State legislation would ban discrimination based on religious attire

GAC 2017 Capitol

The New York state Senate recently passed a bill protecting the right of workers to wear religious attire, including head coverings, in the workplace.

The bill, S.4037, adds language to state law prohibiting workplace discrimination on the basis of religion to explicitly include “the wearing of any attire, clothing, or facial hair in accordance with the requirements of his or her religion.” The bill was introduced by Sen. John C. Liu, D-Metropolitan, and had twelve co-sponsors.

The legislation has the backing of religious advocacy groups, which say the measure will protect workers who wear head coverings, though the protections would extend to other types of religious garb as well.

With the Assembly passing the measure earlier this year, the Senate’s 60-0 vote sends the legislation to Gov. Andrew Cuomo’s office, where it’s expected to be signed into law.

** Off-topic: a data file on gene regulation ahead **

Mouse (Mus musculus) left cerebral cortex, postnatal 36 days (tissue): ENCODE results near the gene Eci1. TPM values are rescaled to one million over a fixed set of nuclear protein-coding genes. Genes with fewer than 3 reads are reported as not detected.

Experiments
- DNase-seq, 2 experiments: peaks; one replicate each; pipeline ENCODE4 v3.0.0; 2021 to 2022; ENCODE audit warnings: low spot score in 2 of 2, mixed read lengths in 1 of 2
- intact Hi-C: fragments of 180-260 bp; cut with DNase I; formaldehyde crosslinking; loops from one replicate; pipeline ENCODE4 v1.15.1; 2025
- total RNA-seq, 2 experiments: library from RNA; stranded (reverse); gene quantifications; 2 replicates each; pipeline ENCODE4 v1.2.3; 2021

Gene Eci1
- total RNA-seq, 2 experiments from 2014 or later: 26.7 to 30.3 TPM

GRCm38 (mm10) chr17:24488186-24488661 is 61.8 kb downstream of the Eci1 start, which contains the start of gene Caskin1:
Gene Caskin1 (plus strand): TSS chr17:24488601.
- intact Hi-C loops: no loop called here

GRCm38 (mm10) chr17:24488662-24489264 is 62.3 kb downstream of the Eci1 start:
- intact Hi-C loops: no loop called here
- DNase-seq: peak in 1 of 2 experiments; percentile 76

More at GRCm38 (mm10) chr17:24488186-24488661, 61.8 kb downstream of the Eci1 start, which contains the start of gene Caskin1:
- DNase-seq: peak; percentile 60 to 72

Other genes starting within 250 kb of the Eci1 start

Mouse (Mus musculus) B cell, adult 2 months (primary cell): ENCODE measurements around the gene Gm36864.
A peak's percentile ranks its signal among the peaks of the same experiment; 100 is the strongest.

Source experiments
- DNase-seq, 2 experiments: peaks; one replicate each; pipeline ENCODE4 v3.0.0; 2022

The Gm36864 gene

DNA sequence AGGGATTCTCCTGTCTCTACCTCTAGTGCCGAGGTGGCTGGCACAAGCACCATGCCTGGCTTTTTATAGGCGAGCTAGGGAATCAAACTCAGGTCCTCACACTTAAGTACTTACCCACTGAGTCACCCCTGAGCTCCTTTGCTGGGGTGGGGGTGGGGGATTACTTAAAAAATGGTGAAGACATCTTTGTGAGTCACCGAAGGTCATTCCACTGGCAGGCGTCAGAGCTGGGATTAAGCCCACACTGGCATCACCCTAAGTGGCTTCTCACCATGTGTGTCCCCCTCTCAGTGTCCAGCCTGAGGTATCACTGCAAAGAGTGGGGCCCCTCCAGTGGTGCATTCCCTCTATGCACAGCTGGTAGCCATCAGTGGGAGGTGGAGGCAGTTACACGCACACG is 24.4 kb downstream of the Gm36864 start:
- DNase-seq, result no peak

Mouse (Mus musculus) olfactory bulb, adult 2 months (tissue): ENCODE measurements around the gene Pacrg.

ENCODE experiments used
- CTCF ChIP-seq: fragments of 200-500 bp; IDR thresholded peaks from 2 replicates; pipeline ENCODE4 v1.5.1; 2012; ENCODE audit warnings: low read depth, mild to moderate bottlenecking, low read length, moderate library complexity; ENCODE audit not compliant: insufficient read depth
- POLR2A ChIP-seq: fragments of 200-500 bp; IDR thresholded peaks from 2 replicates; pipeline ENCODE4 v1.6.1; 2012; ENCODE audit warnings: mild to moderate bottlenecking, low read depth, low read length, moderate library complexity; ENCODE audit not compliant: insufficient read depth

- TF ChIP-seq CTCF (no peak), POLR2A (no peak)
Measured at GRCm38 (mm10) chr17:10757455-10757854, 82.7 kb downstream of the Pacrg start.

With the expectation that the bill will become law, credit unions are encouraged to review their dress code policies. Those who have questions about the legislation, their dress code or employee/HR matters can contact Chris Pajak, the Association’s director of member relations, at christopher.pajak@nycua.org or (800) 342-9834, ext. 8188.

The New York Credit Union Association will continue to monitor the legislation.

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